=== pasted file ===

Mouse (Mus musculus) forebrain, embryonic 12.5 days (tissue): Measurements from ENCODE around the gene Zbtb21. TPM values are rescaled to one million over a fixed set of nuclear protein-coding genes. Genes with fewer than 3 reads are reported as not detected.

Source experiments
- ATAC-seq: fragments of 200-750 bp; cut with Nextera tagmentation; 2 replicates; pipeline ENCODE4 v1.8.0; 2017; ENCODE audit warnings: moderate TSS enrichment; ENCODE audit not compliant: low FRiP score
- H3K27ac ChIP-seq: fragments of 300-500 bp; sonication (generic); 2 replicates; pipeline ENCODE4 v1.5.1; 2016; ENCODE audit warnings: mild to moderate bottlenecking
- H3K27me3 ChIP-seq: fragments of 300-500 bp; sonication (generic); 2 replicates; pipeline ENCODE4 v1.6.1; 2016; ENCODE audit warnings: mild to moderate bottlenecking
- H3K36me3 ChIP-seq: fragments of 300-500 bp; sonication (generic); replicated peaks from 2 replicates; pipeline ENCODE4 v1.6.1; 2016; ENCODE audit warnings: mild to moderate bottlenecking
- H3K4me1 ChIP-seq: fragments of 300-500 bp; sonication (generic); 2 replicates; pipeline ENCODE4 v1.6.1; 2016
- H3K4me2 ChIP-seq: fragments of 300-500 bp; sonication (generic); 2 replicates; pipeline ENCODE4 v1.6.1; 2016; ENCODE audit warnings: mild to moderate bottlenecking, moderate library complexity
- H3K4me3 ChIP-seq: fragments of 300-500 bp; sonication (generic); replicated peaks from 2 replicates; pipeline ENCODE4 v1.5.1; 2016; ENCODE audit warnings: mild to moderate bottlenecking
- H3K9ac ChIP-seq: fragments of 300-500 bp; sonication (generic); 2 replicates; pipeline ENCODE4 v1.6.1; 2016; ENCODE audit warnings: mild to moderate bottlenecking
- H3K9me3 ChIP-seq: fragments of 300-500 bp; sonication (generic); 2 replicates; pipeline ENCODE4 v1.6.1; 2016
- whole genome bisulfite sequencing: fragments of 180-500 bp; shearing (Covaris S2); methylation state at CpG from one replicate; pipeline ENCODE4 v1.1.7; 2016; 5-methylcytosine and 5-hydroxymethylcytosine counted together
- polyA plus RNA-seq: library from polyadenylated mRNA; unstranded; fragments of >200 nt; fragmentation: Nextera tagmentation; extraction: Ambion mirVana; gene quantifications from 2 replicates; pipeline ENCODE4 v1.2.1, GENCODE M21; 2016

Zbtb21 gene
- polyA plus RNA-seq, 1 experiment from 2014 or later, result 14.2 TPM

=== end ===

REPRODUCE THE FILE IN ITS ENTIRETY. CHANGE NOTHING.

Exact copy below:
Mouse (Mus musculus) forebrain, embryonic 12.5 days (tissue): Measurements from ENCODE around the gene Zbtb21. TPM values are rescaled to one million over a fixed set of nuclear protein-coding genes. Genes with fewer than 3 reads are reported as not detected.

Source experiments
- ATAC-seq: fragments of 200-750 bp; cut with Nextera tagmentation; 2 replicates; pipeline ENCODE4 v1.8.0; 2017; ENCODE audit warnings: moderate TSS enrichment; ENCODE audit not compliant: low FRiP score
- H3K27ac ChIP-seq: fragments of 300-500 bp; sonication (generic); 2 replicates; pipeline ENCODE4 v1.5.1; 2016; ENCODE audit warnings: mild to moderate bottlenecking
- H3K27me3 ChIP-seq: fragments of 300-500 bp; sonication (generic); 2 replicates; pipeline ENCODE4 v1.6.1; 2016; ENCODE audit warnings: mild to moderate bottlenecking
- H3K36me3 ChIP-seq: fragments of 300-500 bp; sonication (generic); replicated peaks from 2 replicates; pipeline ENCODE4 v1.6.1; 2016; ENCODE audit warnings: mild to moderate bottlenecking
- H3K4me1 ChIP-seq: fragments of 300-500 bp; sonication (generic); 2 replicates; pipeline ENCODE4 v1.6.1; 2016
- H3K4me2 ChIP-seq: fragments of 300-500 bp; sonication (generic); 2 replicates; pipeline ENCODE4 v1.6.1; 2016; ENCODE audit warnings: mild to moderate bottlenecking, moderate library complexity
- H3K4me3 ChIP-seq: fragments of 300-500 bp; sonication (generic); replicated peaks from 2 replicates; pipeline ENCODE4 v1.5.1; 2016; ENCODE audit warnings: mild to moderate bottlenecking
- H3K9ac ChIP-seq: fragments of 300-500 bp; sonication (generic); 2 replicates; pipeline ENCODE4 v1.6.1; 2016; ENCODE audit warnings: mild to moderate bottlenecking
- H3K9me3 ChIP-seq: fragments of 300-500 bp; sonication (generic); 2 replicates; pipeline ENCODE4 v1.6.1; 2016
- whole genome bisulfite sequencing: fragments of 180-500 bp; shearing (Covaris S2); methylation state at CpG from one replicate; pipeline ENCODE4 v1.1.7; 2016; 5-methylcytosine and 5-hydroxymethylcytosine counted together
- polyA plus RNA-seq: library from polyadenylated mRNA; unstranded; fragments of >200 nt; fragmentation: Nextera tagmentation; extraction: Ambion mirVana; gene quantifications from 2 replicates; pipeline ENCODE4 v1.2.1, GENCODE M21; 2016

Zbtb21 gene
- polyA plus RNA-seq, 1 experiment from 2014 or later, result 14.2 TPM